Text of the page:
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Christine Blank is a contributing editor.
Black patients with atrial fibrillation are less likely to be treated with oral anticoagulants or DOACs.
Black patients with atrial fibrillation are significantly less likely to receive oral anticoagulants than white and Hispanic patients, a study has found.
In addition, the quality of the anticoagulants prescribed was lower in black and Hispanic individuals, according to the study, published in the December 2018 issue of JAMA Cardiology.
"For patients with atrial fibrillation, long-term oral anticoagulant use can reduce their risk of stroke. Even after our analysis adjusted for socioeconomic factors, black patients were still less likely to receive these types of drugs," says Utibe R. Essien, MD, MPH, lead author and assistant professor in the Division of General Internal Medicine at the University of Pittsburgh, in a statement from the university.
Reasons for the racial disparities among anticoagulant use can include limited access to specialists, out-of-pocket costs, medication adherence, and implicit bias, according to the article.
“Blacks with atrial fibrillation are already at a higher risk of complications, so improving health literacy and reducing disparities related to medication use could help improve their overall quality of care and reduce complications,” Essien adds.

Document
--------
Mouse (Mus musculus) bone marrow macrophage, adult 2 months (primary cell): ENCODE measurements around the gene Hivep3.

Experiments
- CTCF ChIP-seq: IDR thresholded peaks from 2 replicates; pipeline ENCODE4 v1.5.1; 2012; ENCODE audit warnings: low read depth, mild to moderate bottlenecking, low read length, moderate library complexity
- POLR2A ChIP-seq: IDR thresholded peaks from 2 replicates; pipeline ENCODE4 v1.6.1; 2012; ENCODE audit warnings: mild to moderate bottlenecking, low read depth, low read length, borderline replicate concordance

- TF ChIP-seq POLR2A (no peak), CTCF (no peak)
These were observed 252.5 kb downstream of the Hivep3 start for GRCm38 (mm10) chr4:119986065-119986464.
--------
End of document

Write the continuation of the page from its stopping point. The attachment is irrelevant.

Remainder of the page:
Using the Outcomes Registry for Better Informed Treatment of Atrial Fibrillation II (ORBIT-AF II), Essien and colleagues analyzed data for 11,100 white patients, 646 black patients, and 671 Hispanic patients with atrial fibrillation. The data was collected from February 2013 through June 2016.
There was no significant difference in the use of oral anticoagulants between white and Hispanic patients. But after controlling for clinical and sociodemographic factors, black patients had 25% lower odds of receiving any oral anticoagulant drugs, compared with white and Hispanic patients. They also had 37% lower odds of receiving any of the newer direct-acting oral anticoagulants (DOACs), which are considered to be safer choices for anticoagulation, according to the statement.
The study also found that black patients (15.5%) and Hispanic patients (18.1%) treated with DOACs were more likely to receive inappropriate dosing than were white patients (12.6%).
Among patients receiving warfarin (Coumadin), the median time in therapeutic range was lower in black patients (57.1%) and Hispanic patients (51.7%) than in white patients (67.1%).
Further research is needed to address and correct the issues, according to the study authors. “Identifying modifiable causes of these disparities could improve the quality of care in atrial fibrillation,” Essien writes in the JAMA Cardiology article.